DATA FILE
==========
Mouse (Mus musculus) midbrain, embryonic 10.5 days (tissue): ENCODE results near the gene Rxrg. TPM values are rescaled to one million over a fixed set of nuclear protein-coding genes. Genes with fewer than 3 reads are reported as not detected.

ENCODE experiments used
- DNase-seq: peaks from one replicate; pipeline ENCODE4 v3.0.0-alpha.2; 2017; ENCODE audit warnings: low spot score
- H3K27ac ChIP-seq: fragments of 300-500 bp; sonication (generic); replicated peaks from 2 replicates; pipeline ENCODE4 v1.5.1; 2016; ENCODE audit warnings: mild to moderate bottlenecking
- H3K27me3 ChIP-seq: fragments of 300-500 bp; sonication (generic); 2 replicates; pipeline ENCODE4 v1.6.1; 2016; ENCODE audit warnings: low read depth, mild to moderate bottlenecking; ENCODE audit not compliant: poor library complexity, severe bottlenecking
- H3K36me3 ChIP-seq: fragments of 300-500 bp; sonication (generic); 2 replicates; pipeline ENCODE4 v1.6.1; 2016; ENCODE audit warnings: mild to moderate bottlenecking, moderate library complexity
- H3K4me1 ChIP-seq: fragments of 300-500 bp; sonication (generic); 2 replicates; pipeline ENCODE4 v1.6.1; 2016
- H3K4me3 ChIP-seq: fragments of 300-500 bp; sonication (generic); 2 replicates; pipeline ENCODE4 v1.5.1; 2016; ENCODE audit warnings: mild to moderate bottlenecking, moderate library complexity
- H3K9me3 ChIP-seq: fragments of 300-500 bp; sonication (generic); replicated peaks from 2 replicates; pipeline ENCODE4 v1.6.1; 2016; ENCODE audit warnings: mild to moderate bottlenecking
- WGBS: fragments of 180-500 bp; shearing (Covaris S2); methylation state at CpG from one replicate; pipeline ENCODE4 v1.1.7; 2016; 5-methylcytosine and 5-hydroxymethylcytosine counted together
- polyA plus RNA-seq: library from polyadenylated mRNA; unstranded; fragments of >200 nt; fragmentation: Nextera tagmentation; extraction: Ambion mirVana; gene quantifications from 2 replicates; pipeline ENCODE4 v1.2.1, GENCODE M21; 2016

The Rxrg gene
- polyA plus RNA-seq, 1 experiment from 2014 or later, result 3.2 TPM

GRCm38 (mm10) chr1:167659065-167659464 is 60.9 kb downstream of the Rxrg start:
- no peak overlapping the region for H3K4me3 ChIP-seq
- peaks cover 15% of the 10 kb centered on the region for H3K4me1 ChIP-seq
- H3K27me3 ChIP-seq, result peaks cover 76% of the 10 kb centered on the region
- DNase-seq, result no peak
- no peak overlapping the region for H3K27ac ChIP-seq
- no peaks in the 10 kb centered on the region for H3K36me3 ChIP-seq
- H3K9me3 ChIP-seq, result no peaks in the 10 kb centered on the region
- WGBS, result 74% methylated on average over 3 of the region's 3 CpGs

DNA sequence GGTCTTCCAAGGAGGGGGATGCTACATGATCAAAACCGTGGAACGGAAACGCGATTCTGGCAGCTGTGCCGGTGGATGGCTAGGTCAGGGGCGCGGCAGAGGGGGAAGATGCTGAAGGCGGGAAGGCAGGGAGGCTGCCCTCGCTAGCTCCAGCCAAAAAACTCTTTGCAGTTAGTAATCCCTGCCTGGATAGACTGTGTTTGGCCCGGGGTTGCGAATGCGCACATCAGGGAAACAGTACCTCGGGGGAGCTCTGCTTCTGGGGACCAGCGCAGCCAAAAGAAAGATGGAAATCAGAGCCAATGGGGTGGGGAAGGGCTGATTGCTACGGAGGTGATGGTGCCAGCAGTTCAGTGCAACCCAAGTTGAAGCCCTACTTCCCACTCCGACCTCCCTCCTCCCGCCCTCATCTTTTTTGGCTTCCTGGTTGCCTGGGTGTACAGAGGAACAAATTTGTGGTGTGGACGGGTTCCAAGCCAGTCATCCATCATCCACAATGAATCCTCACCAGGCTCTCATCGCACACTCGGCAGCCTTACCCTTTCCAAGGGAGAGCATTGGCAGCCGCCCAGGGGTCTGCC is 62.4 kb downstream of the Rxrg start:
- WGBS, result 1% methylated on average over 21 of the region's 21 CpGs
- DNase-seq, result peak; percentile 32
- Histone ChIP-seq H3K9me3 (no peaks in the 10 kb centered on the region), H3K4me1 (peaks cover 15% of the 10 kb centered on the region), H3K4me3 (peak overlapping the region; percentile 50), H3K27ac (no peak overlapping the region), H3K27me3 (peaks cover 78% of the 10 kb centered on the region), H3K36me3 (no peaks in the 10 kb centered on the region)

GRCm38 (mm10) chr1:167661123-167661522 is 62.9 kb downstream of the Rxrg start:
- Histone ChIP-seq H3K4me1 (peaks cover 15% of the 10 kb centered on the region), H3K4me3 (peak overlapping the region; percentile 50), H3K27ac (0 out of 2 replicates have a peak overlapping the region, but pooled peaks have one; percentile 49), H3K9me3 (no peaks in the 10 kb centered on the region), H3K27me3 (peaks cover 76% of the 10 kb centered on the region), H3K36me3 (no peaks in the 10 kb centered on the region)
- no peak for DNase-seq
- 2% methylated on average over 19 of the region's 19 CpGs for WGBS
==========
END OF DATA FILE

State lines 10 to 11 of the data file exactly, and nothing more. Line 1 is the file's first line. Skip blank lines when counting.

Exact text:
- WGBS: fragments of 180-500 bp; shearing (Covaris S2); methylation state at CpG from one replicate; pipeline ENCODE4 v1.1.7; 2016; 5-methylcytosine and 5-hydroxymethylcytosine counted together
- polyA plus RNA-seq: library from polyadenylated mRNA; unstranded; fragments of >200 nt; fragmentation: Nextera tagmentation; extraction: Ambion mirVana; gene quantifications from 2 replicates; pipeline ENCODE4 v1.2.1, GENCODE M21; 2016